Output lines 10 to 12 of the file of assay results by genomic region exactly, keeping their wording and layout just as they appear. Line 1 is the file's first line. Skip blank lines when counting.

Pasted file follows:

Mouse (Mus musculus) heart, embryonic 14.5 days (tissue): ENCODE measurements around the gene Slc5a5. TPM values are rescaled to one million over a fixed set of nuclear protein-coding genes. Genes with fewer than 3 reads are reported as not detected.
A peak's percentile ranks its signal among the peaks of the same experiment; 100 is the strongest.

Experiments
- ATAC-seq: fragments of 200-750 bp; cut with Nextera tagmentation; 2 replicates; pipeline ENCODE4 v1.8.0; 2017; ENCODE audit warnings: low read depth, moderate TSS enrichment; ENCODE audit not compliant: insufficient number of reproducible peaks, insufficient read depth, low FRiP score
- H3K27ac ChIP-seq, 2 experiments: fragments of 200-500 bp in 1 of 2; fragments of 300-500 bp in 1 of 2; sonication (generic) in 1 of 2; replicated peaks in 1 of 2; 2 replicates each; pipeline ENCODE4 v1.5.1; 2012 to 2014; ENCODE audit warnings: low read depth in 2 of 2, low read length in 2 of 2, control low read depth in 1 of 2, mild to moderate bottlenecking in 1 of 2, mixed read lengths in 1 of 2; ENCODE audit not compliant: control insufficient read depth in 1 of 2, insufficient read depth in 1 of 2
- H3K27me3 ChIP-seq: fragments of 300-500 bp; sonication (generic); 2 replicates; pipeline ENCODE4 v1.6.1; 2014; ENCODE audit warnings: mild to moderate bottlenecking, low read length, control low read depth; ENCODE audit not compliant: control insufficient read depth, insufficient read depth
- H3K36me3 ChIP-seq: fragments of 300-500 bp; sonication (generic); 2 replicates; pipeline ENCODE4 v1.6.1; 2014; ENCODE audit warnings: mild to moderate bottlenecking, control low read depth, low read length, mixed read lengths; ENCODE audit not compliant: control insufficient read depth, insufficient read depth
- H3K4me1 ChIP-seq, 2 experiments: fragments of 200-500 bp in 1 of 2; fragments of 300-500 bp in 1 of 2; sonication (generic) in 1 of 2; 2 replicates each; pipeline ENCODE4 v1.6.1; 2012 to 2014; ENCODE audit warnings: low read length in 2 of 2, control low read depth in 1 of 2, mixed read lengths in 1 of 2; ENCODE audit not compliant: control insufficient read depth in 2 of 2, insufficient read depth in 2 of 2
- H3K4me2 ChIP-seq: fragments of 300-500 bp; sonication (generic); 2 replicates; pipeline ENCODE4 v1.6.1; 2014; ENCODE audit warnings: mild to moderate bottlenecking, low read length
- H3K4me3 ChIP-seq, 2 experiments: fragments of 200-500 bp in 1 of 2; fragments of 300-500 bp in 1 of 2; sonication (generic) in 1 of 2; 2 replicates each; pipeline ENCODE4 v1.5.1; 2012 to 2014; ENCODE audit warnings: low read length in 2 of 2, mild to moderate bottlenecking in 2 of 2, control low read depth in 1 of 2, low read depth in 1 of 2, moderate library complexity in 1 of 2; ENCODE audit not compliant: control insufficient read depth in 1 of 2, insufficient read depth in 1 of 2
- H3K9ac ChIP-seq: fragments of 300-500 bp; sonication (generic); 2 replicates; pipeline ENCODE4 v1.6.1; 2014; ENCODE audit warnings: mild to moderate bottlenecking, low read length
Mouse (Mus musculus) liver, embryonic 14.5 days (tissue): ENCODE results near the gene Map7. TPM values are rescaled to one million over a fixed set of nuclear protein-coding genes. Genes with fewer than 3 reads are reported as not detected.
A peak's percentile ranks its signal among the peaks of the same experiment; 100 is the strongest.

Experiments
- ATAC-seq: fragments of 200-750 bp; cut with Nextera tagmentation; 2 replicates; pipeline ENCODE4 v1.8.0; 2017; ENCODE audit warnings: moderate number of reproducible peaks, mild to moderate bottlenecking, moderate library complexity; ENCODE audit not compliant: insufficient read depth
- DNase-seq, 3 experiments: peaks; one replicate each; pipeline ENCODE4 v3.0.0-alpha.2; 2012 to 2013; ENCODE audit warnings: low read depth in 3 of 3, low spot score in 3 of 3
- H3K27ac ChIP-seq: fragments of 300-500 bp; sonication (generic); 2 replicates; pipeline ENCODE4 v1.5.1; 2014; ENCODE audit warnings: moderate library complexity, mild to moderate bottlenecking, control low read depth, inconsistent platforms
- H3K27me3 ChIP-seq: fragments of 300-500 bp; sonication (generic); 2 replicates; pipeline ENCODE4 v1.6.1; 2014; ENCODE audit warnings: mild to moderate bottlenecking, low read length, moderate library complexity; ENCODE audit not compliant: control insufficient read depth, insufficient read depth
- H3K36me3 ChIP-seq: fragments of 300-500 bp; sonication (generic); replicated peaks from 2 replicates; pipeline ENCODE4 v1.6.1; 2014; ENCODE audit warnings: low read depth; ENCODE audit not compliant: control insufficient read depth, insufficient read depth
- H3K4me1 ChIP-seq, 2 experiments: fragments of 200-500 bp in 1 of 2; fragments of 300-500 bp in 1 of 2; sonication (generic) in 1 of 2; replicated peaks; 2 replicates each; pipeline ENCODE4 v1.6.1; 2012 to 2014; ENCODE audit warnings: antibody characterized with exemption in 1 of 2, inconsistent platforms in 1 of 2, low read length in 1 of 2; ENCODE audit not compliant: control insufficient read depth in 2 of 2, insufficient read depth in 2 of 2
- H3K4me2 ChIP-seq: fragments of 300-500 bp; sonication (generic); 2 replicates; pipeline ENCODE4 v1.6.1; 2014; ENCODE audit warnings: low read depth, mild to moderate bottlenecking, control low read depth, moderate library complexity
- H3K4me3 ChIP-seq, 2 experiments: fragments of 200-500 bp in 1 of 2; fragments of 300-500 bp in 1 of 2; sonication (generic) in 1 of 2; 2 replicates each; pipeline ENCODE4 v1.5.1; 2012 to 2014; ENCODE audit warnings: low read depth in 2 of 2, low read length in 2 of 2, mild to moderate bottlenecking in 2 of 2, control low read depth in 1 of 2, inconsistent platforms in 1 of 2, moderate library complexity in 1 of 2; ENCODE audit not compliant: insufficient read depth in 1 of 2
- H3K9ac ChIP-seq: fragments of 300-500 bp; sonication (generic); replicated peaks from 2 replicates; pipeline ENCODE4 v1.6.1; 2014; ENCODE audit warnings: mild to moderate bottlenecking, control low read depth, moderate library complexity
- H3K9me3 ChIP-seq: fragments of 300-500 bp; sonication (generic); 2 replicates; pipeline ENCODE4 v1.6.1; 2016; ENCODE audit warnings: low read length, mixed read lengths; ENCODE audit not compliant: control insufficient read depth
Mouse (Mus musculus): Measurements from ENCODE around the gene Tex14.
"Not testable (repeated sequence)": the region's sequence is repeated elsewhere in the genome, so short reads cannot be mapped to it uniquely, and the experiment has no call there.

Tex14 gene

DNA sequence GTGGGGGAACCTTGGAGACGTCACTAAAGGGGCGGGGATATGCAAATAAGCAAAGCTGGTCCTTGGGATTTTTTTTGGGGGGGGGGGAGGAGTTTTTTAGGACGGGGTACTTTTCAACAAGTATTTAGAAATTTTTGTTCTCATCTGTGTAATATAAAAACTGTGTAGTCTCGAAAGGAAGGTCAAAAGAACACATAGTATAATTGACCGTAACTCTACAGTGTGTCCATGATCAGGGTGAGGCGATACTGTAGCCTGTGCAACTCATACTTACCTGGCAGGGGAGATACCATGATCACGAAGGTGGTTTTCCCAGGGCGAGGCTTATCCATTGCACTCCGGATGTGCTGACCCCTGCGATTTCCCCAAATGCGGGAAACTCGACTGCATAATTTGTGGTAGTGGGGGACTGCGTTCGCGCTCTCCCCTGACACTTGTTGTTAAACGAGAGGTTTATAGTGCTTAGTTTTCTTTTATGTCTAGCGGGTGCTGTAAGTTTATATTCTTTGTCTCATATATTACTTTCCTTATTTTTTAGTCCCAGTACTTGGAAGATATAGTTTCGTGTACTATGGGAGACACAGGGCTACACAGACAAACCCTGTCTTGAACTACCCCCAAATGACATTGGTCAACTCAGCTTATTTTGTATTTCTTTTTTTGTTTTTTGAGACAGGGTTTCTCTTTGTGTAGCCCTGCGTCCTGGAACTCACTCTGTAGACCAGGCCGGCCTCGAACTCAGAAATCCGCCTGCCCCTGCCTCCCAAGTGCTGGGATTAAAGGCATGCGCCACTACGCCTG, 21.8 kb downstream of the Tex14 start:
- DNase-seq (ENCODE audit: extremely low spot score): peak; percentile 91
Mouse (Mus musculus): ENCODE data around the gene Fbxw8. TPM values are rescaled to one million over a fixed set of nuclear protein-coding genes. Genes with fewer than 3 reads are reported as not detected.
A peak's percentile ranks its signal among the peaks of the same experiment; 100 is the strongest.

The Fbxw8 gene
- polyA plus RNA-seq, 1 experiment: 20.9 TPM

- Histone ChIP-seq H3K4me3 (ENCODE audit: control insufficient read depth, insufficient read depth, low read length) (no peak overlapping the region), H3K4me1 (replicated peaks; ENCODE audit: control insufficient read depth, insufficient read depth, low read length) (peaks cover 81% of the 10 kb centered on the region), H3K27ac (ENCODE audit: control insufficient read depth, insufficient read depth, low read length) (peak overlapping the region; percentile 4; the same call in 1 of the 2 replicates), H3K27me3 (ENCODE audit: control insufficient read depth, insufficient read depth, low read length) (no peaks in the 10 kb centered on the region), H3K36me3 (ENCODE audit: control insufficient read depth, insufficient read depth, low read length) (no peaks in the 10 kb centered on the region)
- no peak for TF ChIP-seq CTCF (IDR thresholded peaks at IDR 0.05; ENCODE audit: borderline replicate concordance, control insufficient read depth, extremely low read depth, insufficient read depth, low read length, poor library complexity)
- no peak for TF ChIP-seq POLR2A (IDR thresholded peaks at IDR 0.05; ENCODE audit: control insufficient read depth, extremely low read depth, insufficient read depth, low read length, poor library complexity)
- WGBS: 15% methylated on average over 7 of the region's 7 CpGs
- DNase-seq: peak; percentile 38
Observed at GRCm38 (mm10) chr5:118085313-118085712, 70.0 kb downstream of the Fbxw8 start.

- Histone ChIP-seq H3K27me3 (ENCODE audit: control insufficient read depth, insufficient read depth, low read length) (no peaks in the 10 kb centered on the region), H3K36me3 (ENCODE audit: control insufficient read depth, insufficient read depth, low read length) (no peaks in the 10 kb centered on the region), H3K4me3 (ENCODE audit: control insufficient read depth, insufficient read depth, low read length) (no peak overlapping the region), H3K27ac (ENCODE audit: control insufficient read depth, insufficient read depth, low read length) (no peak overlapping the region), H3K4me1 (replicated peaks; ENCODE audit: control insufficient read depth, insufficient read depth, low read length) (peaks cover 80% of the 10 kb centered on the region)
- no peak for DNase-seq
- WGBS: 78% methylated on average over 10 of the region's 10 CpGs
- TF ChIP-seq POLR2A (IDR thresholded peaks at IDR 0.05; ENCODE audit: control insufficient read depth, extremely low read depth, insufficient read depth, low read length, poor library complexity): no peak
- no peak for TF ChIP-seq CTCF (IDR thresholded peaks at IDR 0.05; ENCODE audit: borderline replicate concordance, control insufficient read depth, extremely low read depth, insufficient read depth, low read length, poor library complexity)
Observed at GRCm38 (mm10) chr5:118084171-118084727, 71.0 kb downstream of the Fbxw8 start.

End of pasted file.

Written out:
- H3K4me3 ChIP-seq, 2 experiments: fragments of 200-500 bp in 1 of 2; fragments of 300-500 bp in 1 of 2; sonication (generic) in 1 of 2; 2 replicates each; pipeline ENCODE4 v1.5.1; 2012 to 2014; ENCODE audit warnings: low read length in 2 of 2, mild to moderate bottlenecking in 2 of 2, control low read depth in 1 of 2, low read depth in 1 of 2, moderate library complexity in 1 of 2; ENCODE audit not compliant: control insufficient read depth in 1 of 2, insufficient read depth in 1 of 2
- H3K9ac ChIP-seq: fragments of 300-500 bp; sonication (generic); 2 replicates; pipeline ENCODE4 v1.6.1; 2014; ENCODE audit warnings: mild to moderate bottlenecking, low read length
Mouse (Mus musculus) liver, embryonic 14.5 days (tissue): ENCODE results near the gene Map7. TPM values are rescaled to one million over a fixed set of nuclear protein-coding genes. Genes with fewer than 3 reads are reported as not detected.